Mussels in lemongrass broth and the inevitable fried calamari are the other seafood dishes on the appetizer list. But hidden among the salads is a trio of tartares, an offering that turns out to be a fresh, lush disk of chopped raw salmon topped by a layer of raw tuna, both lightly dressed, with bits of mild seviche shrimp surrounding. It's a portion large enough to share.

A couple of the first courses are pasta variations – pleasant, fat, mushroom-filled ravioli with a faint flavor of blue cheese and a salty, glossy brown sauce, and Chinese pot stickers that are really fried won tons filled with a jarring barbecued chicken and accompanied by mango relish and black bean salsa. Far more disconcerting, though, is the carrot ginger soup, an innocent-looking thick orange stock with such a wallop of ginger that it brings tears to your eyes.

Given that all the fish is fresh and flawlessly cooked, you might decide to choose yours by its accompaniments. The smoked trout spring roll with the grilled mahi-mahi is crisp and interesting, though its cilantro rice, carrot puree and wasabi aioli seem a cacophony rather than a team. Sauteed halibut rests on a deliciously crusty and chewy mushroom risotto cake. Sauteed salmon comes with ratatouille and wonderful spinach as well as crispy potato. And barbecued tuna is topped with chopped peanuts and garnished with spicy cabbage, plus rubbery little fried shrimp dumplings. There's a bouillabaisse as well – just plain bouillabaisse without any folderol.

Among the meats, roast chicken stands out. It's unfortunately a mite overcooked, but its crisp skin is irresistible, and it is surrounded by a moat of spicy, soupy vegetable ragout bursting with sweet, smoky kernels of roast corn. Lamb – grilled rack and leg – is thin and flabby, and tenderloin of beef has little juice or flavor, and both their sauces are strongly overreduced.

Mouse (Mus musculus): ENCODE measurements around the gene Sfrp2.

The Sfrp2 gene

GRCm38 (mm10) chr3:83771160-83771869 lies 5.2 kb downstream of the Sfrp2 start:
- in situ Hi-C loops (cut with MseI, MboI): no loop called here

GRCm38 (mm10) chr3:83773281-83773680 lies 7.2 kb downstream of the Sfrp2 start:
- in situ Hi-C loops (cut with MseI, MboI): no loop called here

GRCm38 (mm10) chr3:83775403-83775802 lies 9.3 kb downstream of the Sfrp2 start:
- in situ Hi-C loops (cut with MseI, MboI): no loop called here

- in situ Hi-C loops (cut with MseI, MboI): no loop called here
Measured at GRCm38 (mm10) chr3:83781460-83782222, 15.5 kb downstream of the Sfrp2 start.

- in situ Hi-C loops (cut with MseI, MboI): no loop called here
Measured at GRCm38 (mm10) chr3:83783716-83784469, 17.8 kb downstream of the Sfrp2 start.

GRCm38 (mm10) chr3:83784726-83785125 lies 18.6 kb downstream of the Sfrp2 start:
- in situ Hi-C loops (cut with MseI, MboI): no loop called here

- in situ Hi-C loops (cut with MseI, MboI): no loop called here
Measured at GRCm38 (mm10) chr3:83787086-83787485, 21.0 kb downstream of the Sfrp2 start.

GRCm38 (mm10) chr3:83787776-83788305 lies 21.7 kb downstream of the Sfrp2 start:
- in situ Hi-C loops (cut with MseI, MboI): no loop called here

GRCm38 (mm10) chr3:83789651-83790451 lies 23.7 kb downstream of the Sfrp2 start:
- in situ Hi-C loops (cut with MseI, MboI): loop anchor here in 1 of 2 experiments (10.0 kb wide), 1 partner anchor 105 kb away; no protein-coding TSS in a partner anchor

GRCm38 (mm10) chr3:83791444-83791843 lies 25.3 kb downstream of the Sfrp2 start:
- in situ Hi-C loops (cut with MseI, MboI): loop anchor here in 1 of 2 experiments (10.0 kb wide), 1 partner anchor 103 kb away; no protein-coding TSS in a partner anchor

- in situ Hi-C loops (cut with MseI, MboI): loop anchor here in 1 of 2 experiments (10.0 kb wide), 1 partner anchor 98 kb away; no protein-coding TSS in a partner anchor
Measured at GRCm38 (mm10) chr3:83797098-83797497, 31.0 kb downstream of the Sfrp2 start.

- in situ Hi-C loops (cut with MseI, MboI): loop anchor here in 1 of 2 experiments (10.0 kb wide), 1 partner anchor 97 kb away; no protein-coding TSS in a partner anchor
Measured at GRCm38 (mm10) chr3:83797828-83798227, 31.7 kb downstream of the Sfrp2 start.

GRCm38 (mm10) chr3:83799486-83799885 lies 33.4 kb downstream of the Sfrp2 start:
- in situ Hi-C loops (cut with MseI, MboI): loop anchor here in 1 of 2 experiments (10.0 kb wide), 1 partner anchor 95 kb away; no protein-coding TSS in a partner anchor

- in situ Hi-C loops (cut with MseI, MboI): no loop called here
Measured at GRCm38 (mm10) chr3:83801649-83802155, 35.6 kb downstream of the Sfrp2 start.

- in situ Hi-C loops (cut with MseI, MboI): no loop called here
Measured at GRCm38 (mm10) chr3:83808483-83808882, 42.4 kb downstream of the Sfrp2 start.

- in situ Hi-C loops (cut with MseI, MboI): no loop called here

Something creamy for dessert will end dinner impressively. Persimmon serves creme brulee that reminds you how elegantly smooth and rich it can be, with just a light crackle of glazed sugar on top. And you can hope to hit a night when the house-made ice cream is lemon. Woven with shreds of the peel, this citrus ice cream is a demonstration of how beautifully cream, sugar and acid can complement one another.

One rarely finds angel food cake nowadays, and when it's topped with a berry coulis it's just right for summer. Persimmon should be applauded for offering this attractive low-fat cake, even if it is too sweet and needs to taste more of egg and vanilla. Small adjustments could do wonders for it.

The wine list here is modest in size and price, just like the menu. It's one more factor that invites you to give Persimmon a chance – and to keep giving it another until you find exactly what suits you.

Persimmon – 7003 Wisconsin Ave., Bethesda. 301/654-9860. Open: for dinner Monday through Saturday 5:30 to 10 p.m. Closed Sunday. AE, DC, MC, V. Reservations suggested. No smoking. Prices: appetizers $4 to $12, entrees $17 to $22. Full dinner with wine, tax and tip $35 to $55 per person.

© Copyright 1998 The Washington Post Company